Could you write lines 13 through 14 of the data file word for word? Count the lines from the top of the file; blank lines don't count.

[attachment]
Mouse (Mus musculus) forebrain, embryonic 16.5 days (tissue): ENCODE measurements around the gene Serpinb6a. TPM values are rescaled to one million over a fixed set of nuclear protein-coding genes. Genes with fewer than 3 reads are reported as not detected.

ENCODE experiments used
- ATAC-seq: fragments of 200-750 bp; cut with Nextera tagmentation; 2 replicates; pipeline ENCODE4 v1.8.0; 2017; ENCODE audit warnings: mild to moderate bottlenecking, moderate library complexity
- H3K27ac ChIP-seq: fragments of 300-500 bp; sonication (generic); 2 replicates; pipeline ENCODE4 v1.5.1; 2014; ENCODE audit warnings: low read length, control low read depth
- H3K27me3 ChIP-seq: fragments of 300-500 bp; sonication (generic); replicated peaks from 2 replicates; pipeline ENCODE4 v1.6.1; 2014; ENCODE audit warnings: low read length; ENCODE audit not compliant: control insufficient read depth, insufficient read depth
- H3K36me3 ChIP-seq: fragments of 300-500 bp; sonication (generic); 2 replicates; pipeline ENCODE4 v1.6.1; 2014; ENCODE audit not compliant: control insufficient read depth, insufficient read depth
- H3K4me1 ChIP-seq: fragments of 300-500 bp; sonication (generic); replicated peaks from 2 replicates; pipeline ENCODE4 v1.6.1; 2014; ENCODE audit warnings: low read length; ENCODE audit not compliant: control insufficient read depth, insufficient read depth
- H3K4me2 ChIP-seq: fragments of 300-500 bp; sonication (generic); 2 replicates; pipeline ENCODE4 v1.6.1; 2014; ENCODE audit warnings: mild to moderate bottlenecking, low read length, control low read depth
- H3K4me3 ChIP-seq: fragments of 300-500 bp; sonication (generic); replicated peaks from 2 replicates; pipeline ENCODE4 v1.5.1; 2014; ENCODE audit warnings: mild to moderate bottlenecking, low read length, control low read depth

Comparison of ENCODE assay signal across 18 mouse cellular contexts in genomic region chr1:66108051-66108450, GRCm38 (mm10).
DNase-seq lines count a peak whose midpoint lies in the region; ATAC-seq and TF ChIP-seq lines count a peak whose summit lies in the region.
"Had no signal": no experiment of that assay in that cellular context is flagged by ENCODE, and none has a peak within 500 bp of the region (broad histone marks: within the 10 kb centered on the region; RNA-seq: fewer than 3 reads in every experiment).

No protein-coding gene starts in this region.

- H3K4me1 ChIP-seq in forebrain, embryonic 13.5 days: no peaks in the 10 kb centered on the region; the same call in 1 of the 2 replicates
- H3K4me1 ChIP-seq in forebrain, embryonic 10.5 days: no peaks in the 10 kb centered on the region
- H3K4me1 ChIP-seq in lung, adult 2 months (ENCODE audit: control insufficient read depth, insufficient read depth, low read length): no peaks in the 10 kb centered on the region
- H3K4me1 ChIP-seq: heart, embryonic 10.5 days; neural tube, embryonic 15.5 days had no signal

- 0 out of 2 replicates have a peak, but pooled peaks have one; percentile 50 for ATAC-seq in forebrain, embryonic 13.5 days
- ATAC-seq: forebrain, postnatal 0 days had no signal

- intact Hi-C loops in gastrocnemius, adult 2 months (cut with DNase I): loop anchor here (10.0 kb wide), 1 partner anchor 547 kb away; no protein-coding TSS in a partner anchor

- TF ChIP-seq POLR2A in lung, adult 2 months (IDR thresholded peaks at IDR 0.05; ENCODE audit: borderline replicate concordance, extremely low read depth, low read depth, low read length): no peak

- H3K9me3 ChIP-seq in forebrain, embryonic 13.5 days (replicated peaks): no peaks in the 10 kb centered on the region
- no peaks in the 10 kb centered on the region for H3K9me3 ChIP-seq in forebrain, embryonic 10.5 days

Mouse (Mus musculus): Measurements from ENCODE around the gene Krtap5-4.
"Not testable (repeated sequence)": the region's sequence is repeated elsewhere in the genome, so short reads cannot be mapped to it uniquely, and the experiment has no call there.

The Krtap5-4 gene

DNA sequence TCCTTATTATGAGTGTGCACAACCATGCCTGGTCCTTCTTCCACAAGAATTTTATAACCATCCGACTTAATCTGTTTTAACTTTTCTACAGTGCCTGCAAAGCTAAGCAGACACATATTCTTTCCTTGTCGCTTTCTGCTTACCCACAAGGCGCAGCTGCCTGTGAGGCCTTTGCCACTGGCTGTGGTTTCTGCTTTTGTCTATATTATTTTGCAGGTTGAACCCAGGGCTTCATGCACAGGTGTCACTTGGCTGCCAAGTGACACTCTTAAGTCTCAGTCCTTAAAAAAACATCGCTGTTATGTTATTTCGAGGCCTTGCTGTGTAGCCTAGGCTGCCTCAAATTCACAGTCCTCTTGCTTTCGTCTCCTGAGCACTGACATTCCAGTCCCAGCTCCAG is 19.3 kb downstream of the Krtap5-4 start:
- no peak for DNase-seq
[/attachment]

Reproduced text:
No protein-coding gene starts in this region.

- H3K4me1 ChIP-seq in forebrain, embryonic 13.5 days: no peaks in the 10 kb centered on the region; the same call in 1 of the 2 replicates